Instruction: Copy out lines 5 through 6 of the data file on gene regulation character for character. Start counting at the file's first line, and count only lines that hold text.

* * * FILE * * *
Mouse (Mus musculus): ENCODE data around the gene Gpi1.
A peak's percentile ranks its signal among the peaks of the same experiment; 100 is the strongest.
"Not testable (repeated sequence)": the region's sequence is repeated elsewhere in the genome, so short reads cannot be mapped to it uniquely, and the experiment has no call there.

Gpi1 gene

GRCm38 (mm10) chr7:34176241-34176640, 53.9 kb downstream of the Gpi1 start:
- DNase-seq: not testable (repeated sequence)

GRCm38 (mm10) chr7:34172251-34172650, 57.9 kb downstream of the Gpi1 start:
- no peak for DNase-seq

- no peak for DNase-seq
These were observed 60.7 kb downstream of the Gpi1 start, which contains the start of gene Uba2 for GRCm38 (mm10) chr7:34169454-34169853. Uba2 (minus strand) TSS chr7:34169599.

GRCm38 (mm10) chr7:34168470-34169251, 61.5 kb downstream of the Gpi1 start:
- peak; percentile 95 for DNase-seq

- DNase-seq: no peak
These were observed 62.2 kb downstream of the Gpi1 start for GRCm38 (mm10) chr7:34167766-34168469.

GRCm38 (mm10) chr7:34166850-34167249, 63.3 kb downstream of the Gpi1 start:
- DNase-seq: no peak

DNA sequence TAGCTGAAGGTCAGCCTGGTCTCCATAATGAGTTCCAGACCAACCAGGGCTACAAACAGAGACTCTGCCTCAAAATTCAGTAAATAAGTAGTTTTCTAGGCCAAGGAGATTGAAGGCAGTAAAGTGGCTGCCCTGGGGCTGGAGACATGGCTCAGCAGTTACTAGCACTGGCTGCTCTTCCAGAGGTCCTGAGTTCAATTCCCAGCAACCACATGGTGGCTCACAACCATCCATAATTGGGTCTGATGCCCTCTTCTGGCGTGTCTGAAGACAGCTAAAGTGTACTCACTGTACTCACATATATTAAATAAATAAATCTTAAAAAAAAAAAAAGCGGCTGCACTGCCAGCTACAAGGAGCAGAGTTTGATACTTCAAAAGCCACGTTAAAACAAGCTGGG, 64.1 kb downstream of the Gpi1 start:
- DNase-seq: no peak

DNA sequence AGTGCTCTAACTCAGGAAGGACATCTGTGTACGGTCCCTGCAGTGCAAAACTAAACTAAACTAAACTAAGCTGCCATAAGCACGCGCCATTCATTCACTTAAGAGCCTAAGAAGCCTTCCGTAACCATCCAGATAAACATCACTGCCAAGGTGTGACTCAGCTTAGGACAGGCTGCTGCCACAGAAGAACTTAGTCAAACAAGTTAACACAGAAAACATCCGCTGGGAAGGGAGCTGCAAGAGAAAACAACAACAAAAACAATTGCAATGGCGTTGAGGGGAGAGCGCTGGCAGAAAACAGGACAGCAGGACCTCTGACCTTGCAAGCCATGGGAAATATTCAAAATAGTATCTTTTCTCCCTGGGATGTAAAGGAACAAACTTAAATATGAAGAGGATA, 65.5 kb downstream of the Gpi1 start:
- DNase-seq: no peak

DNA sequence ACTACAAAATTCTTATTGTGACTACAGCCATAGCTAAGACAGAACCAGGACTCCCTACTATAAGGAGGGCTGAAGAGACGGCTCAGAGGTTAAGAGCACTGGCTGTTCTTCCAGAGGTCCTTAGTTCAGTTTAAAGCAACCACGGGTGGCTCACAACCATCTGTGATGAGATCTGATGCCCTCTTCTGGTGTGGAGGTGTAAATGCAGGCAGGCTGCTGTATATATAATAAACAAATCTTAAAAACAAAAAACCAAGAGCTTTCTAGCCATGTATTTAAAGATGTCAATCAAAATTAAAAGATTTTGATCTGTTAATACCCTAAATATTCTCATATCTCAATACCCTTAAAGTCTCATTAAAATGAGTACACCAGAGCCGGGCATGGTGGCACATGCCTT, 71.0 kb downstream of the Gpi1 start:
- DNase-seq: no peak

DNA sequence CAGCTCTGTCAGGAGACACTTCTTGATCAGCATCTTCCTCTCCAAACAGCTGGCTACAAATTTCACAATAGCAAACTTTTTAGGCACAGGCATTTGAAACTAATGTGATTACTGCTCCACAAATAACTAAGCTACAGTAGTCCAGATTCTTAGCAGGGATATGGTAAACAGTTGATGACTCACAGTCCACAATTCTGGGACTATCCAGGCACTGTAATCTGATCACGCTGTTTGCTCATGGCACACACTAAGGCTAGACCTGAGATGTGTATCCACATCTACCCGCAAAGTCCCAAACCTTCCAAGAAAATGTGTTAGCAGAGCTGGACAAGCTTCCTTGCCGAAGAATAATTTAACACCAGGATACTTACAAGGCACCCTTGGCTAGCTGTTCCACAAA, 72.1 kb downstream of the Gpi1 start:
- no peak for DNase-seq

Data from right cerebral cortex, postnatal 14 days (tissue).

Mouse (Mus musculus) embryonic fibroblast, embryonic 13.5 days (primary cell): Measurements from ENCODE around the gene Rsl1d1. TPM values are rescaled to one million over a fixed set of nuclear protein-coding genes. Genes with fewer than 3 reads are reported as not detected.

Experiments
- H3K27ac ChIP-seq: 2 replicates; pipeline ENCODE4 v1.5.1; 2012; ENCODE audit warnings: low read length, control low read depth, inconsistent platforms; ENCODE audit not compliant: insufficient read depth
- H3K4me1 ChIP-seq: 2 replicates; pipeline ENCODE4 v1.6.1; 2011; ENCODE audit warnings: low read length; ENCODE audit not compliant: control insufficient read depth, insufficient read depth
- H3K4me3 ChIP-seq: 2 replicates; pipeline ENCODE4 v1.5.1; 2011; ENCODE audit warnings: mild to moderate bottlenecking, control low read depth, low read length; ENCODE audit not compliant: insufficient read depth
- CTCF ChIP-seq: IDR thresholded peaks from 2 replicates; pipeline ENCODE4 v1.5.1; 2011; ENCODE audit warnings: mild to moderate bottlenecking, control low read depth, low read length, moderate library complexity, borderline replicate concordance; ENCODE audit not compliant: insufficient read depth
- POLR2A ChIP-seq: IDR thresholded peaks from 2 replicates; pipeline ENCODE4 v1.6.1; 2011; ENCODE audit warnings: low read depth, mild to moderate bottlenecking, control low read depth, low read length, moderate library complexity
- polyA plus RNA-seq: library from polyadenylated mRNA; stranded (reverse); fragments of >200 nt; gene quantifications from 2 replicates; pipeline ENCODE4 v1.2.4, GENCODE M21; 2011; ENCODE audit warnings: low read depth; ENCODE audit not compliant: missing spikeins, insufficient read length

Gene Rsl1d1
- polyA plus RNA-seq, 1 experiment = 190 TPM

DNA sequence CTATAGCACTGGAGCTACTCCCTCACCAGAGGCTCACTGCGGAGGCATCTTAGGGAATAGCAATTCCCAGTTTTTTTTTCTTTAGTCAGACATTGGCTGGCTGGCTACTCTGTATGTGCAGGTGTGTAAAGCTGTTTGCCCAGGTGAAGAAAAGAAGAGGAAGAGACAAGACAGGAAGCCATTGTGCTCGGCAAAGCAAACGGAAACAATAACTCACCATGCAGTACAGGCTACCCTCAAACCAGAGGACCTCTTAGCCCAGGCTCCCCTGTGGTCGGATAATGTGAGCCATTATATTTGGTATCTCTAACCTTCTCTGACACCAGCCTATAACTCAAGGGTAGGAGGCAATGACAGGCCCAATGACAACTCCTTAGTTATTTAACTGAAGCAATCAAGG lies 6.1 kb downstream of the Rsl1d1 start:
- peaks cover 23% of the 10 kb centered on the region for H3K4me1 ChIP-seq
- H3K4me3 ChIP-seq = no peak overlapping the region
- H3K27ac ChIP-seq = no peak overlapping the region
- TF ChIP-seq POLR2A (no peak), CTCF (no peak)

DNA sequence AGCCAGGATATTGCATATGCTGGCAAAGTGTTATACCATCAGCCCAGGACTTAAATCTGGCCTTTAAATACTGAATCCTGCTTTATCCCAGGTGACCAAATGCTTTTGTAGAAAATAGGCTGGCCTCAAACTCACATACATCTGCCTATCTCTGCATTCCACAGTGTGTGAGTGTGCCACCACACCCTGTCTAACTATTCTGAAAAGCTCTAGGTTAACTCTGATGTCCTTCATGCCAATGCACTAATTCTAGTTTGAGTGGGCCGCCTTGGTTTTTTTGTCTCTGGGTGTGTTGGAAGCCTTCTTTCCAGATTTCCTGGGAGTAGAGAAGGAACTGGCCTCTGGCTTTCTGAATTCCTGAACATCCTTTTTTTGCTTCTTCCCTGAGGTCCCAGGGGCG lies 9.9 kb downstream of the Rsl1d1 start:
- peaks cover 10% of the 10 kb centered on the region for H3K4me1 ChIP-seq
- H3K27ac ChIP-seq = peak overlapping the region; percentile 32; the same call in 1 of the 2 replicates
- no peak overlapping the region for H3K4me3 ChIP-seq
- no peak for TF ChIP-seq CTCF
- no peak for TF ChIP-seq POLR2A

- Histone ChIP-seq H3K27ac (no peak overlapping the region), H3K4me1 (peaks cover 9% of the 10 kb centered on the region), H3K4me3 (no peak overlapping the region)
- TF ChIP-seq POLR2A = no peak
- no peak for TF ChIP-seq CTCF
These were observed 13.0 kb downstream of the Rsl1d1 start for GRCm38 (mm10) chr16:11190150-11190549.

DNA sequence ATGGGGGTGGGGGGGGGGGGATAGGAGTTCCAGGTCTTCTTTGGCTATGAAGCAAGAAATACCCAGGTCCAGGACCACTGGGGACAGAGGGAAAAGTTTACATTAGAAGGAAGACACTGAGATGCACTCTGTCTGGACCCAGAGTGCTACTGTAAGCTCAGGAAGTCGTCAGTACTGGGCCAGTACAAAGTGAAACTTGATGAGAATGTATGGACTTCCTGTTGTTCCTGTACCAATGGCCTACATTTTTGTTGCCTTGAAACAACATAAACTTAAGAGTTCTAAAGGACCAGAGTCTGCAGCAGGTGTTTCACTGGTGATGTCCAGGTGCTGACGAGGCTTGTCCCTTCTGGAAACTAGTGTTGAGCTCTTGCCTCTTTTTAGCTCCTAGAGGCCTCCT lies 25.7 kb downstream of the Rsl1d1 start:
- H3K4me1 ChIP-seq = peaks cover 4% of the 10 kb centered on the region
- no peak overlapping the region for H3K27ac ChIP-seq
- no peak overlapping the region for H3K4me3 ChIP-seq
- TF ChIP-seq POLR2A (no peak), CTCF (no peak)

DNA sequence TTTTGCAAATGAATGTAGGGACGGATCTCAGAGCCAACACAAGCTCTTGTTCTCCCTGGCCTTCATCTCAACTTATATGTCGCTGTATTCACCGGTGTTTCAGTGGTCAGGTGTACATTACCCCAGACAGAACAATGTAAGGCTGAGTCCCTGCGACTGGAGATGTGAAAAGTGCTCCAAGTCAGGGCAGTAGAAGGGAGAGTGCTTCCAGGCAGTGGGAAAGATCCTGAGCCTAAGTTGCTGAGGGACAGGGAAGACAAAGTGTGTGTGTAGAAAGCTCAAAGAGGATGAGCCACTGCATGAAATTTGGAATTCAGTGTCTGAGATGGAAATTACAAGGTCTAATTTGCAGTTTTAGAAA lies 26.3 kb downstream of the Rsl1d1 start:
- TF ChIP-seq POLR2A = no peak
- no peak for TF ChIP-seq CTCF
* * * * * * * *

GRCm38 (mm10) chr7:34176241-34176640, 53.9 kb downstream of the Gpi1 start:
- DNase-seq: not testable (repeated sequence)